By Gill Seaton-Jardine, Counsellor/Psychotherapist
In my last article, I looked at isolation and some of its likely effects. As we enter into a new year, I hear echoes of new year resolutions from the ‘big night’. Apart from the obvious, to lose weight, to give up smoking, to give up alcohol, we might also be aiming to spend more time with family and friends and, part of that aim might be to ease feelings of isolation. However, do we need more time with friends and family to achieve this aim? Will it work? I think that might depend on what we are looking for from each relationship, and more intricately, from each conversation. I find myself wondering why we haven’t been engaging with our friends and family as much as we think we’d like, (since the lockdown rules have eased) and what perhaps holds us back sometimes from engaging in conversation. I wonder if it’s about the tricky world of versions and realities?
What do I mean by this? As you may well be aware, if you listen to the same story from three different people, there will be differences in what each one reports, even if they have apparently experienced the same event. There may be difference in cause, in emphasis, in intention, in effect, in seriousness. How can this be when we have heard that they all experienced the same event? Well, I suggest it is because of the phenomenon of individual reality leading to individual version. Of course, there are a host of influencing factors here like age, gender, sexuality, state of health, type of work, family relationships, culture, religion and these are before we get to values and beliefs. You begin to see now why this is a complex concept to unravel in a meaningful way.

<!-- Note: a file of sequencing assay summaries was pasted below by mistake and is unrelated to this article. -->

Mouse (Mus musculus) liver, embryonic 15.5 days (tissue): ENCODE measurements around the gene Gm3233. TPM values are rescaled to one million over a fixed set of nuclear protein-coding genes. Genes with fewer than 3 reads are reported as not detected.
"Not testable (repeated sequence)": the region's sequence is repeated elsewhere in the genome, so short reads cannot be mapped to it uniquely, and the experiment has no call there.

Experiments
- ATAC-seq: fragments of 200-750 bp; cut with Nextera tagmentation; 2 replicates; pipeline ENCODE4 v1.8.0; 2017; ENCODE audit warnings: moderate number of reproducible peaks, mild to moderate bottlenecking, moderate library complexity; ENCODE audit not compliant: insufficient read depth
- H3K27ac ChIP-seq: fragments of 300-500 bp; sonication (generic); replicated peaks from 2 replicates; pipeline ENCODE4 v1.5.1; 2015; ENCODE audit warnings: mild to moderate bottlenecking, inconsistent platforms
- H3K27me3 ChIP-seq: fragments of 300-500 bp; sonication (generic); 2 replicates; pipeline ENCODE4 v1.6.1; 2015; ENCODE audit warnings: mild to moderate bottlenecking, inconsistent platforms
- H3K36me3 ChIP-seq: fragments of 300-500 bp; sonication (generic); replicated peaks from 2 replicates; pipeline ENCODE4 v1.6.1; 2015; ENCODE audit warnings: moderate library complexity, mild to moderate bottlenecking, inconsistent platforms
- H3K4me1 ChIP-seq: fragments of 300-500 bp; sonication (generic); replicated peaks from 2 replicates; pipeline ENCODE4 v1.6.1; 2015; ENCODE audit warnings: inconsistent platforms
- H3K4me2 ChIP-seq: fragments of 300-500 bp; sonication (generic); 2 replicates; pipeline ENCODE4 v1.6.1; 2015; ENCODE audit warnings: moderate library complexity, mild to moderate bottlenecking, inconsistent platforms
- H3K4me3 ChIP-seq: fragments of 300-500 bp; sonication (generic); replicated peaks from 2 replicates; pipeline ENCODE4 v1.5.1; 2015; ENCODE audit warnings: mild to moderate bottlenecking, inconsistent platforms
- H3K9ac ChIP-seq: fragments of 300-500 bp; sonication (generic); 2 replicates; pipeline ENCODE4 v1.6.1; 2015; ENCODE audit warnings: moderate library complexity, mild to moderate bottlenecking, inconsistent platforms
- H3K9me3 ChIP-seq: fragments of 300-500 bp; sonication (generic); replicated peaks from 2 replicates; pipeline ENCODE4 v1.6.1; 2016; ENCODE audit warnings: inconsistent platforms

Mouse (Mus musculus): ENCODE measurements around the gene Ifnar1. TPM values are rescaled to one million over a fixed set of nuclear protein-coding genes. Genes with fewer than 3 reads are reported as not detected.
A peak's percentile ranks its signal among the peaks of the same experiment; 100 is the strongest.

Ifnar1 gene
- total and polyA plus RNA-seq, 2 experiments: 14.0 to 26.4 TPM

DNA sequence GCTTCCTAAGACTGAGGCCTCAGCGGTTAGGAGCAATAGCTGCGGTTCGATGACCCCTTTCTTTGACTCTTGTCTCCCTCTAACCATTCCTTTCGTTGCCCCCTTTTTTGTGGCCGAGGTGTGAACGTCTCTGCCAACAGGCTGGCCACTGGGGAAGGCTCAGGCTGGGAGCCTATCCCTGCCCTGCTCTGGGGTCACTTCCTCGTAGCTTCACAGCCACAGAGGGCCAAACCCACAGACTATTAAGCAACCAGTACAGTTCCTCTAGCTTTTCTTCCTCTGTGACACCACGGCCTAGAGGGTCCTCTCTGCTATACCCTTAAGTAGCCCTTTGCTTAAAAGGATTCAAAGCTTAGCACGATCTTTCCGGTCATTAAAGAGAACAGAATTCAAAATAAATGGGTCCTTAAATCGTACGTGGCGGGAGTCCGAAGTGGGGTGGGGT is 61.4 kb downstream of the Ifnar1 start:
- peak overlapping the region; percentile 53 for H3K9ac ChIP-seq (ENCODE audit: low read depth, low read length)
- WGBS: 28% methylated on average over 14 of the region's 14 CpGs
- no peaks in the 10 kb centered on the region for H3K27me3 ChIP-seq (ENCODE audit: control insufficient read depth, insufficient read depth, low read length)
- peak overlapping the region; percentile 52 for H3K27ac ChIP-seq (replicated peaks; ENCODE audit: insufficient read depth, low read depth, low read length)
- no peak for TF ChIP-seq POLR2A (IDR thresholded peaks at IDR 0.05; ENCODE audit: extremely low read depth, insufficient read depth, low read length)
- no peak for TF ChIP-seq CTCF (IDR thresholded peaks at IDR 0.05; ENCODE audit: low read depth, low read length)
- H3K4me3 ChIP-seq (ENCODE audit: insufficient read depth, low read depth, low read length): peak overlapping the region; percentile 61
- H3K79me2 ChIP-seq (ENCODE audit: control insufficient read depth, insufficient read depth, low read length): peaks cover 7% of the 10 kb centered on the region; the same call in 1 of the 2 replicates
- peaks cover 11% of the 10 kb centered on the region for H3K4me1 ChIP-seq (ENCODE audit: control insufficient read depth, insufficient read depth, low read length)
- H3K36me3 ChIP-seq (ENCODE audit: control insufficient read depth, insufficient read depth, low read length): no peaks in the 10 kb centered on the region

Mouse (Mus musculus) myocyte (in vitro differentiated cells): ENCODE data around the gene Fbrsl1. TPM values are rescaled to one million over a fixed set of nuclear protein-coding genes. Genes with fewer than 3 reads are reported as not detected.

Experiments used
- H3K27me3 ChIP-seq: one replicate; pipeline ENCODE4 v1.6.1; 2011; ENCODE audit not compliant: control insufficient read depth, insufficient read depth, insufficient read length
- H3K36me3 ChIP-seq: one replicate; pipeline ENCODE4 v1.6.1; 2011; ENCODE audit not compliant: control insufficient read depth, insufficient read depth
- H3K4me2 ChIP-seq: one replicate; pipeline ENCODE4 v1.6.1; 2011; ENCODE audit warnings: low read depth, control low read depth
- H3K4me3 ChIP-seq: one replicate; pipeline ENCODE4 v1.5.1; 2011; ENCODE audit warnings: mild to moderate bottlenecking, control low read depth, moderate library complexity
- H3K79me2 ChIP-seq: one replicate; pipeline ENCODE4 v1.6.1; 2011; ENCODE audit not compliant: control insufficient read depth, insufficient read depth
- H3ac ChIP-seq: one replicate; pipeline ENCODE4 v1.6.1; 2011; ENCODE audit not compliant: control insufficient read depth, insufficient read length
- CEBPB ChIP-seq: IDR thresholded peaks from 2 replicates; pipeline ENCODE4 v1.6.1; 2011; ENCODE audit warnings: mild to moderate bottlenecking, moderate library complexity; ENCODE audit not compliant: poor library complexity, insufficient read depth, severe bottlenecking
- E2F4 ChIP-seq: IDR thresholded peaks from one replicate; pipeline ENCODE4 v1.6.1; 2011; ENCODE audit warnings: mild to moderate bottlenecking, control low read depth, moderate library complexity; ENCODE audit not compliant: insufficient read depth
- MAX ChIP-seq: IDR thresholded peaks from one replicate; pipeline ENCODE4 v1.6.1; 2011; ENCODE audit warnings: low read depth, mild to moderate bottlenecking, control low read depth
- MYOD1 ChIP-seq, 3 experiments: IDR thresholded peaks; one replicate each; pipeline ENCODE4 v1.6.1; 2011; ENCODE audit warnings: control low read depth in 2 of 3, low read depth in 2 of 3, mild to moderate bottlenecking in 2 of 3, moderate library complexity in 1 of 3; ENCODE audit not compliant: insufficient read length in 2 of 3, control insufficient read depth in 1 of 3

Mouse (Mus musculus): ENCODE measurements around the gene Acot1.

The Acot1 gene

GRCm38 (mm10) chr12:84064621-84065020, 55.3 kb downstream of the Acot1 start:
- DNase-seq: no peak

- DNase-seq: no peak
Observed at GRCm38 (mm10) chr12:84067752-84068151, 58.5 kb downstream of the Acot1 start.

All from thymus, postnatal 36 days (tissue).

There is only one way to understand another person’s reality and that is to listen to them, and I mean really listen. In the word of counselling, we talk of ‘active listening’. What we mean by that is not only listening to the words, but listening to the tone, looking at the facial expressions, noting the body language and even how they are sitting. All these give information about that person’s experience. Listening is a skill and, as with any skill, it needs practise. The world is very busy and noisy making it hard to really listen and even harder to actually hear. We listen to our mobile phones, our televisions, our social media notifications, in fact, everything except each other! In order to really ‘hear’ each other, all else needs to be quiet. The good news is that we are all capable of developing and enhancing this skill, as I said, it just needs practise.
So who are we going to listen to? I mentioned earlier friends and family. Most of us have some friends or family members that we have to approach with care. It might sound surprising for me to say we have friends like this but do you not have the friend with whom you need to avoid certain subjects? Do you not have friends that you need to keep apart? Do you not have a friend that gets upset easily so you tread carefully? In all these cases, we are trying to avoid a fall out and we do that by treading carefully. If we go charging in upsetting them, we may lose that connection and if we lose enough connections, we are well on our way to isolation. The truth is, we really don’t know the details of their life. How things have affected, and are affecting them, just as they don’t know our own reality.